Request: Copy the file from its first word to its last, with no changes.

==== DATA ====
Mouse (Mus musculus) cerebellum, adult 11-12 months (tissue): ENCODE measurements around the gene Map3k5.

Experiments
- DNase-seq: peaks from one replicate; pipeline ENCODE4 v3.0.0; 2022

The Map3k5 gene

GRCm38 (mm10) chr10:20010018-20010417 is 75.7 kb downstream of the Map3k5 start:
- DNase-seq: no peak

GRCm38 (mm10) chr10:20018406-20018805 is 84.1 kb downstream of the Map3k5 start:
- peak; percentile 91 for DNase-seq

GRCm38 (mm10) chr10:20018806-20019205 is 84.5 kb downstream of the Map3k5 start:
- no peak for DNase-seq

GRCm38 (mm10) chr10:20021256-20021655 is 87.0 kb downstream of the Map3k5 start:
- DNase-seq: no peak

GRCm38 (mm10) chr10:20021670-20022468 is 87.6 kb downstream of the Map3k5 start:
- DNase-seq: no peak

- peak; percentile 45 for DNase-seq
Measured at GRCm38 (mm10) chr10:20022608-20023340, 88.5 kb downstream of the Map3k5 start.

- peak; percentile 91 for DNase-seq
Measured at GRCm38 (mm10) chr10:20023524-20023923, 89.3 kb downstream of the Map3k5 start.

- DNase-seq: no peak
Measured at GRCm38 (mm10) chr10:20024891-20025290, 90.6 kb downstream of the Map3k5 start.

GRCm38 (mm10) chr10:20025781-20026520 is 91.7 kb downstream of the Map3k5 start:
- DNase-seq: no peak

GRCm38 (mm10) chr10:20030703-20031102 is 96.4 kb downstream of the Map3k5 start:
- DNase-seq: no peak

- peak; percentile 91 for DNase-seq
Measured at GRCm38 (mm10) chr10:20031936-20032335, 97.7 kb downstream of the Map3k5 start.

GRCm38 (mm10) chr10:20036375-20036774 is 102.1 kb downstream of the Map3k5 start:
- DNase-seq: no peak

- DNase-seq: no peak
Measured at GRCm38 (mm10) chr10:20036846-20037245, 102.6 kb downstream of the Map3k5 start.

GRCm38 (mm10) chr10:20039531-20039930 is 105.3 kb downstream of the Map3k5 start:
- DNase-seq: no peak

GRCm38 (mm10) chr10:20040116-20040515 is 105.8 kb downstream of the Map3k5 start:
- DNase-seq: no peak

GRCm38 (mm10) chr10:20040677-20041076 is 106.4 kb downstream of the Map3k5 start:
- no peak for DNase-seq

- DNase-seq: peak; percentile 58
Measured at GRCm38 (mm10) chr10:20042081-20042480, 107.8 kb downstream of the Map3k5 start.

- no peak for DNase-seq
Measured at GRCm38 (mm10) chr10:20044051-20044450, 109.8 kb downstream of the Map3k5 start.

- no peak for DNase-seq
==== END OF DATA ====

Mouse (Mus musculus) cerebellum, adult 11-12 months (tissue): ENCODE measurements around the gene Map3k5.

Experiments
- DNase-seq: peaks from one replicate; pipeline ENCODE4 v3.0.0; 2022

The Map3k5 gene

GRCm38 (mm10) chr10:20010018-20010417 is 75.7 kb downstream of the Map3k5 start:
- DNase-seq: no peak

GRCm38 (mm10) chr10:20018406-20018805 is 84.1 kb downstream of the Map3k5 start:
- peak; percentile 91 for DNase-seq

GRCm38 (mm10) chr10:20018806-20019205 is 84.5 kb downstream of the Map3k5 start:
- no peak for DNase-seq

GRCm38 (mm10) chr10:20021256-20021655 is 87.0 kb downstream of the Map3k5 start:
- DNase-seq: no peak

GRCm38 (mm10) chr10:20021670-20022468 is 87.6 kb downstream of the Map3k5 start:
- DNase-seq: no peak

- peak; percentile 45 for DNase-seq
Measured at GRCm38 (mm10) chr10:20022608-20023340, 88.5 kb downstream of the Map3k5 start.

- peak; percentile 91 for DNase-seq
Measured at GRCm38 (mm10) chr10:20023524-20023923, 89.3 kb downstream of the Map3k5 start.

- DNase-seq: no peak
Measured at GRCm38 (mm10) chr10:20024891-20025290, 90.6 kb downstream of the Map3k5 start.

GRCm38 (mm10) chr10:20025781-20026520 is 91.7 kb downstream of the Map3k5 start:
- DNase-seq: no peak

GRCm38 (mm10) chr10:20030703-20031102 is 96.4 kb downstream of the Map3k5 start:
- DNase-seq: no peak

- peak; percentile 91 for DNase-seq
Measured at GRCm38 (mm10) chr10:20031936-20032335, 97.7 kb downstream of the Map3k5 start.

GRCm38 (mm10) chr10:20036375-20036774 is 102.1 kb downstream of the Map3k5 start:
- DNase-seq: no peak

- DNase-seq: no peak
Measured at GRCm38 (mm10) chr10:20036846-20037245, 102.6 kb downstream of the Map3k5 start.

GRCm38 (mm10) chr10:20039531-20039930 is 105.3 kb downstream of the Map3k5 start:
- DNase-seq: no peak

GRCm38 (mm10) chr10:20040116-20040515 is 105.8 kb downstream of the Map3k5 start:
- DNase-seq: no peak

GRCm38 (mm10) chr10:20040677-20041076 is 106.4 kb downstream of the Map3k5 start:
- no peak for DNase-seq

- DNase-seq: peak; percentile 58
Measured at GRCm38 (mm10) chr10:20042081-20042480, 107.8 kb downstream of the Map3k5 start.

- no peak for DNase-seq
Measured at GRCm38 (mm10) chr10:20044051-20044450, 109.8 kb downstream of the Map3k5 start.

- no peak for DNase-seq